Burnt out bodies
“When we are confronted with an artwork we always bring our personal experiences and history into this observation or reflection. Sometimes this can be much richer and more original than the intention of the artist. If we limit our encounter with the work to the intention of the artist, we deprive ourselves from some unique experiences.” - Wolfgang Stiller, 2020
Wolfgang Stiller is a German artist who was born in Wiesbaden in 1961 and has been working as an artist for almost 40 years. Primarily an installation artist, Stiller has become a very well-known and much-shown artist across the globe, amassing over 55 solo shows and an incredible 85 group show exhibitions! However, Stiller’s artistic journey to a globally known creator was not an easy one. Through his early experience of the arts, Stiller began studying communication design but was painting and focusing on his installation work in the background. Realising that he didn’t want to end up in some creative office environment would push Stiller towards making a name for himself as an artist. Thanks to a friendly connection Wolfgang was accepted into the prestigious Art Academy in Düsseldorf. Still, at this point, he was mainly painting but his work and mind were continually drawn to space and his works began their journey into the 3rd dimension.
After leaving the academy Wolfgang moved to Berlin in the late 1980s, the city was still divided and at the time was not seen as the artistic centre of Germany. Nevertheless, Wolfgang never regretted his move, and when the wall came down in the following years' everything in the city changed. Over the next decade of his life, Wolfgang Stiller started focusing on his large-scale installation projects. Whilst being the art-form that most excited him it sadly did not have the same effect for galleries. However, many museums took the young artist on for solo shows and he was even being picked up by private collectors. Stiller was sticking true to the art that he was passionate about and was more than happy with the exposure that he was getting from the museums and private collections.
Wolfgang continued to face challenges of getting his work into gallery spaces after he made the move to New York in the year 2000. With his time in the studio rapidly waning and side jobs taking over, Wolfgang Stiller made the decision to move across to Beijing, China in 2006. From here he would not look back, his work was incredibly warmly received. Seemingly having stepped into a different world he began finding it easier and easier to get work into the huge arts spaces that were springing up all across the megacity. His works drew great and curious audiences and whilst over there he would begin the series of works that have become his most well-known pieces: the Matchstick Men series.
Since starting the matchstick men series Wolfgang Stiller’s interest in the human head, separated from its body, has steadily increased, with his latest works all containing human heads in varying locations and situations. His matchstick men works are fascinating pieces to behold, they evoke a very surreal experience within the viewer as we look upon them. Seen from a distance they easily resemble a very standard match, yet blown up to a ridiculous scale. The detail work of the pieces is incredible with the rich and deep black scorching its way down the wooden stick. And then of course there are the heads of the matches, quite literally in this instance. Each match has at its top a human head, seamlessly sculpted into the wood. The heads that Wolfgang has used for his most recent works focus on representing people of different origins, through this universal notion that concerns every human being.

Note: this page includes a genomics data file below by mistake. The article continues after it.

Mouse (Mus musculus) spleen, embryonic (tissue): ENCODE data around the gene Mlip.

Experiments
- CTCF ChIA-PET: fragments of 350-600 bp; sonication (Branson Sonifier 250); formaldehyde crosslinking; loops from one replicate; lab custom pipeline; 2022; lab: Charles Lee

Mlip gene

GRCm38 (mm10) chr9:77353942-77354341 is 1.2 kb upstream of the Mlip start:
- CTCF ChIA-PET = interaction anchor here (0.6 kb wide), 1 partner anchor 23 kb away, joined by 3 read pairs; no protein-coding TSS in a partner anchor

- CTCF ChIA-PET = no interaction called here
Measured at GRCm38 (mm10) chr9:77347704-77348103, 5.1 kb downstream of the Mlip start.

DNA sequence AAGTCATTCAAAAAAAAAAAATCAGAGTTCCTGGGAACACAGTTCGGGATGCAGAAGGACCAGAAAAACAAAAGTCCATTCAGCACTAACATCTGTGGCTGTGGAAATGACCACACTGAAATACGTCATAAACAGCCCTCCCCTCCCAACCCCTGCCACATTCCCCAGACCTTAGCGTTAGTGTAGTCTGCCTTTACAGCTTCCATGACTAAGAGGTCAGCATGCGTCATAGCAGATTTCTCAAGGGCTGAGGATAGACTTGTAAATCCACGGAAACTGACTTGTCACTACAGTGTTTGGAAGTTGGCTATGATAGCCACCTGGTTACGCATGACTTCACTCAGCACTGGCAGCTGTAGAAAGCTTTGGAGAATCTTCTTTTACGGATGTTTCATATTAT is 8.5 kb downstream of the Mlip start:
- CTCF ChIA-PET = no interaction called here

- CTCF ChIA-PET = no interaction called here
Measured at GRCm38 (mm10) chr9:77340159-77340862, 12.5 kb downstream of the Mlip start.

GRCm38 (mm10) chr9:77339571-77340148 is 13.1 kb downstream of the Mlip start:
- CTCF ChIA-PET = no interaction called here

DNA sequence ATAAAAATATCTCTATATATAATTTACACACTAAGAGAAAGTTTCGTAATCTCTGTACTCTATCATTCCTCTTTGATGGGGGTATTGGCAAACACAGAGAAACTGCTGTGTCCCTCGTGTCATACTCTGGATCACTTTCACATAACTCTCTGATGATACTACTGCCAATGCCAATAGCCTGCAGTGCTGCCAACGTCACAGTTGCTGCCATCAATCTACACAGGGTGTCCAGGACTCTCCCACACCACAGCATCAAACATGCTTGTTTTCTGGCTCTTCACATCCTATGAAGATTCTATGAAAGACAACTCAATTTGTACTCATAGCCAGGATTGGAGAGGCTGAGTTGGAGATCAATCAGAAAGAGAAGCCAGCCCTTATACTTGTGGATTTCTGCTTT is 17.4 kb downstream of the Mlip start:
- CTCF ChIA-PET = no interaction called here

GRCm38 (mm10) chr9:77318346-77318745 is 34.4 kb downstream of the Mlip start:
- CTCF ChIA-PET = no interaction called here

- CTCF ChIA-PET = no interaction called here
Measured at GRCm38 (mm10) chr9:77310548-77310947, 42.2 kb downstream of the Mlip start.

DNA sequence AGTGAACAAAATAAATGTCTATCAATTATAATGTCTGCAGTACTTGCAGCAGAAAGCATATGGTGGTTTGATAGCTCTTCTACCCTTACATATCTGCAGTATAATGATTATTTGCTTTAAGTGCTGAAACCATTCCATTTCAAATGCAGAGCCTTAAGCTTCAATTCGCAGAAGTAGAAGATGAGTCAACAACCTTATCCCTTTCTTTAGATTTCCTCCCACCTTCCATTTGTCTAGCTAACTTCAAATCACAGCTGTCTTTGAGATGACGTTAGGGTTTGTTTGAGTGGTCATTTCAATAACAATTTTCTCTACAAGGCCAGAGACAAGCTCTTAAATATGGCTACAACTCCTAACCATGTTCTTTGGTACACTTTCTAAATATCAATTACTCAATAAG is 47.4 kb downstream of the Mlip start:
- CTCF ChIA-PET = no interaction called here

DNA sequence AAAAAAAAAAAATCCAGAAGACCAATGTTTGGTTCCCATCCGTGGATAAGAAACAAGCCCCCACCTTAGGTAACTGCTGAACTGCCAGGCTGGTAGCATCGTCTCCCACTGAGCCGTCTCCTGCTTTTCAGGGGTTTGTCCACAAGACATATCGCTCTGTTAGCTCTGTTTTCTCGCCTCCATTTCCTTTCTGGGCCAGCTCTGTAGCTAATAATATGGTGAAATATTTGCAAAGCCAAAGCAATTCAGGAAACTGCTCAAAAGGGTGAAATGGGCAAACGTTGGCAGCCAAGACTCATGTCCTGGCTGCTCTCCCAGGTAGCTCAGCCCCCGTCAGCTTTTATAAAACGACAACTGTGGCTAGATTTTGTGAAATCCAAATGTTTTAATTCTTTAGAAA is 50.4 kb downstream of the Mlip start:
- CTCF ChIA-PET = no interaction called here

These specific works by Wolfgang Stiller are therefore open to the public interpretation, however the artist is consistent in the following statement “My main motivation for this work is the impermanence of our human existence as well as pointing out the way we burn and waste human resources, which can be said for every system.”
From our point of view, there is an interesting sense of peace that comes from the work, like a beauty from the flames that has warped and altered the matchstick but the human head remains unchanged. Perhaps it is to say that there is an individuality to all humans but in essence, we all burn the same, we are all made from the same material.
However, you choose to view these pieces by Wolfgang Stiller there is no denying the visual and mental impact of the work. His installations are stark yet beautiful, and yet, also haunting and somewhat unnerving. They are a demonstration of an artist who has always stuck to what art means to him and not to other people. Wolfgang Stiller has not taken the easy path to artistic success, he has remained true to his personal experience of art and it is giving the world installations that challenge us, make us think about the nature of being human and of our world around us. They inspire different reactions from different people, do you relate it to personal experiences or does it seem like an installation of somebody's used-up playthings. Individuals burnt up for the sake of seeing them burn?
Photographize granted permission to feature photos by Wolfgang Stiller